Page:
Cornwall

Support for FreshStart St Austell ex-offender project

FreshStart St Austell
Image caption Residents must adhere to strict curfews and house rules and undergo regular drug testing

An ex-offenders' housing project which attracted criticism when it was set up in a Cornish town, has been praised by the local mayor and police.

There were concerns the FreshStart St Austell project could result in a rise in crime levels.

But Devon and Cornwall Police said that had not happened and mayor John Keast described it as "worthwhile".

Of the 18 ex-offenders living in the St Austell town house, 86% are working, volunteering or in education.

"It's very obvious that real effort is being made to run this place properly and do a lot of good and the very fact that there isn't that criticism around any more suggests it's succeeding," Mr Keast said.

In 2008, more than 100 local people attended a public meeting to voice concerns about the project.

FreshStart manager Vicki Hamilton said although there had been some initial problems, she was "incredibly proud" of the progress.

From July 2008 until 31 December 2011, 69 residents had taken part in the project.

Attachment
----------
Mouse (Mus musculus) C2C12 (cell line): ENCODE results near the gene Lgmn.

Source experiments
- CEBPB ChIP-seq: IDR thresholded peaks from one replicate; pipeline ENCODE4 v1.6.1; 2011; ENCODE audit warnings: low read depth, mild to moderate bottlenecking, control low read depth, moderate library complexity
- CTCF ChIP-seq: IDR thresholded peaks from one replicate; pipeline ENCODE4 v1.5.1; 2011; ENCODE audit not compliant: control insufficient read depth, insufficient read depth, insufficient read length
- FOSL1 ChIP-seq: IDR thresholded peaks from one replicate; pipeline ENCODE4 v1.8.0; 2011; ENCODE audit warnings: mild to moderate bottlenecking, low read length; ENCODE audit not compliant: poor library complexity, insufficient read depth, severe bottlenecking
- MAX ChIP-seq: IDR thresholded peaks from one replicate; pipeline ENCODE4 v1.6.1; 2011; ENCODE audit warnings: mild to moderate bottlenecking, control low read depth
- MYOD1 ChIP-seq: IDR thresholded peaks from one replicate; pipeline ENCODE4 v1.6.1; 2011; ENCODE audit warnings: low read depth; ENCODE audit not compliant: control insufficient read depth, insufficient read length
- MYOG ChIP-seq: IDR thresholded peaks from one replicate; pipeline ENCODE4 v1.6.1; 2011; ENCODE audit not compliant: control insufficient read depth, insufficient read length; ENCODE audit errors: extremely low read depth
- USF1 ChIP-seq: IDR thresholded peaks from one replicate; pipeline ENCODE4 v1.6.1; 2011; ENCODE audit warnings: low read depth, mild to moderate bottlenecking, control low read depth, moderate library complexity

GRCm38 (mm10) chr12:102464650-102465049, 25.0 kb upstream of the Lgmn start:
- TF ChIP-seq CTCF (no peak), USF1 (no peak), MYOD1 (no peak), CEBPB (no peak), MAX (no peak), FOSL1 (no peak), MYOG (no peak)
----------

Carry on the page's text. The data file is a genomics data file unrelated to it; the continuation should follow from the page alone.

Thirty-four moved on successfully, 14 were asked to leave, eight abandoned their accommodation and 13 were taken into custody - an overall positive outcome of 49%.

In 2012, 67% of the residents - who have drug or alcohol problems and were prolific offenders - have moved on with a "positive outcome".

PC Dave Buckland, from Devon and Cornwall Police, said although it had not worked for everyone, its multi-agency approach had made a difference and re-offending had been cut.

"FreshStart gives 24/7 support and advice to people who genuinely need it," he told BBC News.

"If they need help it's here, it's quick and it's accessible - that's what makes the difference."

'Strict boundaries'

PC Buckland has weekly interviews with residents, but also operates an "open door" policy.

FreshStart receives funding from Cornwall Council's Supporting People.

Ms Hamilton said the success was down to "strict boundaries" and agency collaboration.

"We have strict curfews and we work closely with police, health and probation, so if somebody doesn't come home when they're supposed to, the police are alerted," she said.

There is a house curfew from 23:30 until 07:30, although some residents may have stricter probation or licence curfews.

Life changing

There are house rules and chores and drug testing is done at least once a week.

Residents can stay for a maximum of two years, but more than half move on in less than a year.

Former resident, 32-year-old former heroin addict Pete, said having spent much of his adult life in prison, FreshStart helped him turn his life around.

"There's lots of activities... I had the option to do other stuff rather than go out and commit petty crime," he said.

He still visits the project to have regular drug tests.

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